• Mark Miller

    No doubt about it that employee engagement yields big results for businesses. Now that we know it actually drives impact, how do you boost engagement? I believe shifting behavior is the first step. Employees and leaders need to demonstrate successful behaviors that take into account the way people naturally and most effectively work, communicate and act.

    We developed a blog on this topic – would love to hear thoughts http://www.emergenetics.com/driving-employee-engagement-productive-workplace-behaviors

    Mark Miller
    VP of Marketing
    Emergenetics International (www.emergenetics.com)

  • Jacque Vilet

    The results show correlation which is a whole different
    ballgame than “cause” and HR needs to understand that. Those
    that have a vested interest in selling engagement surveys do a good job of
    hyping this connection as if it were “cause”. It isn’t.
    Too bad we are so gullible. Read this:


    • Reese Haydon

      Great point, Jacque–and excellent post! You’ll notice I didn’t claim causation in my blog; I’m leaving interpretation up to the readers on this one. Thanks for sharing your thoughts!

  • Michael E

    “The Beatings will continue until Morale improves”… Sound familiar? “Beatings” can increase engagement too, so therefore if a causal effect were true such actions would increase ROI … but they don’t. The opposite occurs. The reason is because real world, positive “engagement” is a byproduct of an overall set of policies that are already contributing to increases in ROI. It’s unfortunate the garbage that masquerades as science these days.

  • CJ

    I fully endorse the need for robust stats and agree with Michael E – engagement or disengagement can be by-products of the policies in place in the organisation.

    I also agree with Jacque though, that engagement (or disengagement) may be by-products of policies (ie through causation) or they may be by-products of something totally different, and that HR often confuses correlation with causation. However, let’s also remember that this is a common failing – managers and other people generally fall into this trap too. We do need to arrive at more in-depth analysis of what drives what, and a higher level of HR professionalism – but also a higher level of managerial professionalism too. After all, who actually is responsible for getting the best out of the team? Is it HR or is it their manager? I think most people now believe the direct manager is the person responsible for this, and the role of HR, organisational leaders and others who may be working with the organisation are to ensure policies and processes (including development support for managers) are there to provide what managers need to build a productive environment.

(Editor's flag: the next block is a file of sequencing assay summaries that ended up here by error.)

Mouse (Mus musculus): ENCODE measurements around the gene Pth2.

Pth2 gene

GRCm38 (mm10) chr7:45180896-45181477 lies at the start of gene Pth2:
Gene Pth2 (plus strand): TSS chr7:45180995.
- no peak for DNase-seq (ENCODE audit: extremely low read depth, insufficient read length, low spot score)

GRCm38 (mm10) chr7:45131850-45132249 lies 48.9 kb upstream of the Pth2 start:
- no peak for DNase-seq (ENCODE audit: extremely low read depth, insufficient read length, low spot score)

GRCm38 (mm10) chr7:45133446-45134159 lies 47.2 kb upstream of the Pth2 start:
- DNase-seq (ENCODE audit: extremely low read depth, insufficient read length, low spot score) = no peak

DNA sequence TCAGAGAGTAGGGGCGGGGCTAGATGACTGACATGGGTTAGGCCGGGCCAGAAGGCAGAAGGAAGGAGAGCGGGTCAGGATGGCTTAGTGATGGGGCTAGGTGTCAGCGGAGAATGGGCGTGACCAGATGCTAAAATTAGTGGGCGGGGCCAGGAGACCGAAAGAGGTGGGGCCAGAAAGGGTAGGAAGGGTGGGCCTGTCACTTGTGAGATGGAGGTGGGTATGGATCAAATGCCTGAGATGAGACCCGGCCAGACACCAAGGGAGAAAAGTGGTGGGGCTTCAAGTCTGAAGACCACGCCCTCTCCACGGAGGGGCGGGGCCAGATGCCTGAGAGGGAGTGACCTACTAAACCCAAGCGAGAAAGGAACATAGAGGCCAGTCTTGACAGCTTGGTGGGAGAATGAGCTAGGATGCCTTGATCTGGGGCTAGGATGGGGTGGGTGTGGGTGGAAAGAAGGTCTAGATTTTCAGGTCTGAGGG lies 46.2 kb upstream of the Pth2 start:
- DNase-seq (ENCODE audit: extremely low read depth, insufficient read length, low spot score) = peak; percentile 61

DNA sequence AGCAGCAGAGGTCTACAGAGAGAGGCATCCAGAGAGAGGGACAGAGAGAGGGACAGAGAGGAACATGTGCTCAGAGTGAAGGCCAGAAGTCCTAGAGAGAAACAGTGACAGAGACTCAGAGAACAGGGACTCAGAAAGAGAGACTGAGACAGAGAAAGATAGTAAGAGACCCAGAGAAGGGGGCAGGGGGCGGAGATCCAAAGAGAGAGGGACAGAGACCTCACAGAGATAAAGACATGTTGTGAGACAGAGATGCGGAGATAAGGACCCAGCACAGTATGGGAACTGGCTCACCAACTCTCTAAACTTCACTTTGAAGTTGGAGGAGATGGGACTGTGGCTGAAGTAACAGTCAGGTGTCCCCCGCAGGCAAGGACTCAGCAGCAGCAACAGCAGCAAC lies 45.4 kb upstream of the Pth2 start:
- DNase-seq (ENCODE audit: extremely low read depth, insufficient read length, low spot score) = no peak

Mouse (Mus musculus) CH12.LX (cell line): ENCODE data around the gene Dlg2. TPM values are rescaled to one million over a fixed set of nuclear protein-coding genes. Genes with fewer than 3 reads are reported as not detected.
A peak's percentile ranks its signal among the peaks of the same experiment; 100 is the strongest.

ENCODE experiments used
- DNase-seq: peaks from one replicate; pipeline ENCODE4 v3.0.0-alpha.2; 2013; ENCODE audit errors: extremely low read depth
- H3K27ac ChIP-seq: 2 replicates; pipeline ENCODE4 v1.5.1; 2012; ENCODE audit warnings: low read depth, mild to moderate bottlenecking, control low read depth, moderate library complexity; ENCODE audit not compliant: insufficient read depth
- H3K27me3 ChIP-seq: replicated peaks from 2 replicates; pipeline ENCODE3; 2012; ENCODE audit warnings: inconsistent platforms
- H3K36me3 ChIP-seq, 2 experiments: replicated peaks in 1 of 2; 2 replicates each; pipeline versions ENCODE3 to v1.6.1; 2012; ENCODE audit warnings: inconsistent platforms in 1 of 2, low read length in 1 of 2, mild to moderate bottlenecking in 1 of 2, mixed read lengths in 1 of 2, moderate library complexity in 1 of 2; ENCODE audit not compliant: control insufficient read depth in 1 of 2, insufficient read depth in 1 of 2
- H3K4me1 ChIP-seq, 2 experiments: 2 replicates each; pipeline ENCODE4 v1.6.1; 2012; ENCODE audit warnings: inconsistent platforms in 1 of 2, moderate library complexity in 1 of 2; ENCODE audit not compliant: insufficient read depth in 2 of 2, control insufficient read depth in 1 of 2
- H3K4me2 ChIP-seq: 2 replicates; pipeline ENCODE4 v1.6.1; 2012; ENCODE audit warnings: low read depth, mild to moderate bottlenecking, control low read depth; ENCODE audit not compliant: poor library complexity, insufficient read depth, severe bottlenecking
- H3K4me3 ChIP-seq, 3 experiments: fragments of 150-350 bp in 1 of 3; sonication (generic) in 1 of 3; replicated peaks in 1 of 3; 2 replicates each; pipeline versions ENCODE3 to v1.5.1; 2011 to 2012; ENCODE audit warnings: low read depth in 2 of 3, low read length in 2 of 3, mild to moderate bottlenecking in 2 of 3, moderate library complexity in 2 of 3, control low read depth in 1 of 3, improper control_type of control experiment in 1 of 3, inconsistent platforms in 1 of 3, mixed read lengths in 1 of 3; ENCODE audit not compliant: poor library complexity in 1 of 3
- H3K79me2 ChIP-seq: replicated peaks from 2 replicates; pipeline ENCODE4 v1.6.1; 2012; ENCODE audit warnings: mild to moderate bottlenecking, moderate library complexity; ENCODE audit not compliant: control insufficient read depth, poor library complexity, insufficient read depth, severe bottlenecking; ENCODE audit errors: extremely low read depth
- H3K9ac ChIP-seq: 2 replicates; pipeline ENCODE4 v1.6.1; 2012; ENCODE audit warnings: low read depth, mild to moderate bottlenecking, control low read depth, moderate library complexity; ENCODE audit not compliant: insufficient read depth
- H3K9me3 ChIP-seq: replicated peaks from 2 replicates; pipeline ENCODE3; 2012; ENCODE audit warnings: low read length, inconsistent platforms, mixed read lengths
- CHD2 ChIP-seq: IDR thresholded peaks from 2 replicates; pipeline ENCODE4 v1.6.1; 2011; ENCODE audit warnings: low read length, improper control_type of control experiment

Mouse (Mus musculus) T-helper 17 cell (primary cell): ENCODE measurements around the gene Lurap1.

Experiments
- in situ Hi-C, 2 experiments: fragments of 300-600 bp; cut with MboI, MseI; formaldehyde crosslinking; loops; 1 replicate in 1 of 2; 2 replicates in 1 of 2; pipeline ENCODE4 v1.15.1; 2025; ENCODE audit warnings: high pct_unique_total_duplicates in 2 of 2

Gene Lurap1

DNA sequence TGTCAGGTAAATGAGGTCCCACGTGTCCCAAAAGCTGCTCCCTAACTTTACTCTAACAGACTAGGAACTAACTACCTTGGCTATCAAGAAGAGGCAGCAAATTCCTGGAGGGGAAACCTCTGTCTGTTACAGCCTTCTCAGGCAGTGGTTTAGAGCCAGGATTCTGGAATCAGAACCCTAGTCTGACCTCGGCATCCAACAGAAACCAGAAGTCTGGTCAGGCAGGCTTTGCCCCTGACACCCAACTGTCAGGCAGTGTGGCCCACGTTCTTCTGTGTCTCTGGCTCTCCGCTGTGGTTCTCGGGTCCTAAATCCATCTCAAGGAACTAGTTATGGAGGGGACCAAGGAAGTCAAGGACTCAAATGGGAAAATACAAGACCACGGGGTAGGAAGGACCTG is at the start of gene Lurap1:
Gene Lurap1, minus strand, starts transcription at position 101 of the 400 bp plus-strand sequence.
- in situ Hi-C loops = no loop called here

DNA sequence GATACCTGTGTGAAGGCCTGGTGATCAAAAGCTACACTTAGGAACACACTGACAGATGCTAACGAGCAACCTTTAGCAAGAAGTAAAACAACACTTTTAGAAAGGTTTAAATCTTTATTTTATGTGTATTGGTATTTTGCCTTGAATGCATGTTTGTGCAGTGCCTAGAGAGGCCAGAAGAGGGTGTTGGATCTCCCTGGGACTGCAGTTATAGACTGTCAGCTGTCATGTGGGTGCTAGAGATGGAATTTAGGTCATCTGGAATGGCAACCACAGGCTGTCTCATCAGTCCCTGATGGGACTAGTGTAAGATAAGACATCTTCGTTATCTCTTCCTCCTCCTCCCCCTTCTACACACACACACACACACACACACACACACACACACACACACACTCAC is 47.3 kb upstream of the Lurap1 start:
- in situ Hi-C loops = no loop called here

Mark asks how can we boost engagement. There has already been some interesting research here in the UK into how effective management can have an impact on business performance, via a framework that explores what drives what – ie effective management can drive engagement which can drive business performance.

    The links to the studies are below (2 related studies) – I think they make interesting reading, and perhaps these take the research a stage further than the studies referred to in previous comments and links? The framework referred to enables the organisations to critically assess and improve every component in the program (which Jacque suggests is important) and also compares the research group to a control group, so that the issue of correlation or causation can be more closely explored.

    Note that the key issue, though, is effective implementation of this framework in order to achieve this result. Where implementation is not effective, the result is understandably less effective.



  • CJ

    … whoops – sorry not sure what happened to my photo there! Sorry everyone!